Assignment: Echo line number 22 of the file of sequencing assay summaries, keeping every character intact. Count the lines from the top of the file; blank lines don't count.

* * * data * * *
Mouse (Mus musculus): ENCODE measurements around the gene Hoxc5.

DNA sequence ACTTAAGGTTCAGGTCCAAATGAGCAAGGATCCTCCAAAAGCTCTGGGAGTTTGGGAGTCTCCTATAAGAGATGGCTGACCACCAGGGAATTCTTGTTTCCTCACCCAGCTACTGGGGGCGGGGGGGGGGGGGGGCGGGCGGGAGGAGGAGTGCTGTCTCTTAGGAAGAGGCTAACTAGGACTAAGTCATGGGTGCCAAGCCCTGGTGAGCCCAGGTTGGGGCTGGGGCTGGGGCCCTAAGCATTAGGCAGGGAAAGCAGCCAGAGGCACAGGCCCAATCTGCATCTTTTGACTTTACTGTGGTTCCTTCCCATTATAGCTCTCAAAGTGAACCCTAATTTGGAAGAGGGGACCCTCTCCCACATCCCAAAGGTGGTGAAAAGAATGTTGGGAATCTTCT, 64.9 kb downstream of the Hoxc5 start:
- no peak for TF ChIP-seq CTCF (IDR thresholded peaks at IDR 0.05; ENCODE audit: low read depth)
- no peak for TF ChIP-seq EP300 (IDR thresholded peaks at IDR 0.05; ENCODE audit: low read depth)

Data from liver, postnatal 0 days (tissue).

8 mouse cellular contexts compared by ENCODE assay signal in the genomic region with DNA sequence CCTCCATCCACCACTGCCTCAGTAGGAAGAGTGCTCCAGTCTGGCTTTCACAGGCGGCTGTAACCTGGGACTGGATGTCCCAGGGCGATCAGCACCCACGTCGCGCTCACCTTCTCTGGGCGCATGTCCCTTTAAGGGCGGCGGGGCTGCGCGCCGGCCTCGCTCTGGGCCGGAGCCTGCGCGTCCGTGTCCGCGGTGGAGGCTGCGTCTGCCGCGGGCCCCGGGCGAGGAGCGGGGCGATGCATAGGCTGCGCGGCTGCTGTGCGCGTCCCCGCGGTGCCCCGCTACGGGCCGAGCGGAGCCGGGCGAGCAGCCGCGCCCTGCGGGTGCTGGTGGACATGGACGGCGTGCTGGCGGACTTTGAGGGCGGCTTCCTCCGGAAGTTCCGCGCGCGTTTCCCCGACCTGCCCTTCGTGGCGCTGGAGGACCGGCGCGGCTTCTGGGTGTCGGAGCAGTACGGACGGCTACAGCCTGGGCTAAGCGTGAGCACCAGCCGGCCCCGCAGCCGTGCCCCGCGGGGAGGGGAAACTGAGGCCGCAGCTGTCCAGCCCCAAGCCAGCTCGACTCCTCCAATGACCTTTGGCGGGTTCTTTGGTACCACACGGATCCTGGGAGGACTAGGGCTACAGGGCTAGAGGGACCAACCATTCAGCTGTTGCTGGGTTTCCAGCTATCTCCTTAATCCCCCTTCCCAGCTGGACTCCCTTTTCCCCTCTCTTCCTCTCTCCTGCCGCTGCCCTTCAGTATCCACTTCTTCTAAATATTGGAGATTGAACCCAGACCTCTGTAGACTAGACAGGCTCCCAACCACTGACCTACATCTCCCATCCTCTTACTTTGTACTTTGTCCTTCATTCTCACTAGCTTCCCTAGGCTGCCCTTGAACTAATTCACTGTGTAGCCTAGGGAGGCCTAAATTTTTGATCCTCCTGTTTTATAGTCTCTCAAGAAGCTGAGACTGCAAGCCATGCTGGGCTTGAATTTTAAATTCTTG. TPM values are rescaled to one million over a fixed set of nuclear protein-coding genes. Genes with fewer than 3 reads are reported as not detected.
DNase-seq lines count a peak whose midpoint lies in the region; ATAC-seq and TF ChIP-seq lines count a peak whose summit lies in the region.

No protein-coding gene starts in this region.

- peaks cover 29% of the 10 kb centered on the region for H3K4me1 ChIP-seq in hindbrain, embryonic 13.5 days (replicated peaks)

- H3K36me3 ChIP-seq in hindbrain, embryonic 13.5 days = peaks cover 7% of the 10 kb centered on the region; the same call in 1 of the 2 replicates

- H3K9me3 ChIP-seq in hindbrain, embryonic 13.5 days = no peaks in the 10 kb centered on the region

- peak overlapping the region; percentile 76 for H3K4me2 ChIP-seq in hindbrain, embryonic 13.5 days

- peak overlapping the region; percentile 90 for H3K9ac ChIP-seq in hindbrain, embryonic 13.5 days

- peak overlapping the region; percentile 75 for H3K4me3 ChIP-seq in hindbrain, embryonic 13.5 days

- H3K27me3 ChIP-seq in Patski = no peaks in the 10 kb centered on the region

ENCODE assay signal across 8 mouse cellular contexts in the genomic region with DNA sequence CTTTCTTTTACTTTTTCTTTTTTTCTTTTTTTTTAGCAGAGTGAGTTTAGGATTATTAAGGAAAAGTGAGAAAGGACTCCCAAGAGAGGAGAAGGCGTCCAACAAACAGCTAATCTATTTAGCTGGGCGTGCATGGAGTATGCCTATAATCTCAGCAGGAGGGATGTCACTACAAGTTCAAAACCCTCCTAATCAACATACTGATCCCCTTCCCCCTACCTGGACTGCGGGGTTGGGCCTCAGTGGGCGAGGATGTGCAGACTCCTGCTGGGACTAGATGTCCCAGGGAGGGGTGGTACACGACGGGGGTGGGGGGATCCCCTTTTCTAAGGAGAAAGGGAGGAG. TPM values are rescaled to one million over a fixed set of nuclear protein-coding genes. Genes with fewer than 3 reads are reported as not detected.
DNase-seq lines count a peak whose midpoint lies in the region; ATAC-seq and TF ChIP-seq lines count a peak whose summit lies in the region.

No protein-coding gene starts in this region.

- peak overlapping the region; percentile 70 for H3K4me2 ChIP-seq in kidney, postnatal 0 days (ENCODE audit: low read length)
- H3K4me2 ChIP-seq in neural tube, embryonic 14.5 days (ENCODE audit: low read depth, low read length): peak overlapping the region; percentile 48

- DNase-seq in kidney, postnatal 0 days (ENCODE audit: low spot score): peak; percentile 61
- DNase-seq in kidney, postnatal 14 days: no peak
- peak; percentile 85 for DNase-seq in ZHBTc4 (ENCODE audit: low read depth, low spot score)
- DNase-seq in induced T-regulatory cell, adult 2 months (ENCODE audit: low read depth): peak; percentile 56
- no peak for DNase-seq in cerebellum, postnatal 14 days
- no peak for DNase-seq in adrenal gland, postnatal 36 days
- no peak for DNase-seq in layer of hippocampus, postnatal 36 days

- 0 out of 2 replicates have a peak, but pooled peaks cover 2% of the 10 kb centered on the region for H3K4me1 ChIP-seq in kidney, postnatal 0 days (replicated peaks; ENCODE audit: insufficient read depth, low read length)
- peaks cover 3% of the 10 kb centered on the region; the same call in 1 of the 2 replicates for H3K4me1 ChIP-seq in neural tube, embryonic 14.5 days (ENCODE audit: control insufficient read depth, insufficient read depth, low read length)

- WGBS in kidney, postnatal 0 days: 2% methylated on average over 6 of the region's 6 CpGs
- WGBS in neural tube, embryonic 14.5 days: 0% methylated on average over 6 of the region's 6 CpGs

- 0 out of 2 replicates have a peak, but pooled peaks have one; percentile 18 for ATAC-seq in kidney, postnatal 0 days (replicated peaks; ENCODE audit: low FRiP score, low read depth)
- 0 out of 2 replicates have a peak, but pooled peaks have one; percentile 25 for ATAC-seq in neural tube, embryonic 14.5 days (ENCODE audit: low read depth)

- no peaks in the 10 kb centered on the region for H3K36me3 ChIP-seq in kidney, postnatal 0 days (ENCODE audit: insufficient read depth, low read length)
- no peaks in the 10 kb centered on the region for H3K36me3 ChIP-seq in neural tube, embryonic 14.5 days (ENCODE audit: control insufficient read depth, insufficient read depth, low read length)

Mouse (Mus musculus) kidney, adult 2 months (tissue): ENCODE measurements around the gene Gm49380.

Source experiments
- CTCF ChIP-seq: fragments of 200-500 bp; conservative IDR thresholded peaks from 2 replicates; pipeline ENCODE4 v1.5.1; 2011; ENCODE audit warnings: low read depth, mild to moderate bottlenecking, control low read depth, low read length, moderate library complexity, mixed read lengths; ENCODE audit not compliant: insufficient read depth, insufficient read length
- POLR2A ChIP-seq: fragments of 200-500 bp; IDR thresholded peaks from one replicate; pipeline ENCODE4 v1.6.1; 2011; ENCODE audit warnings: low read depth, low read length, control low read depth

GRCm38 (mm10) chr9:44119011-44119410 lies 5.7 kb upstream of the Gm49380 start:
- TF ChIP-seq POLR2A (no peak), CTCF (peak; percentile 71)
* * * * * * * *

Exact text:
- DNase-seq in kidney, postnatal 14 days: no peak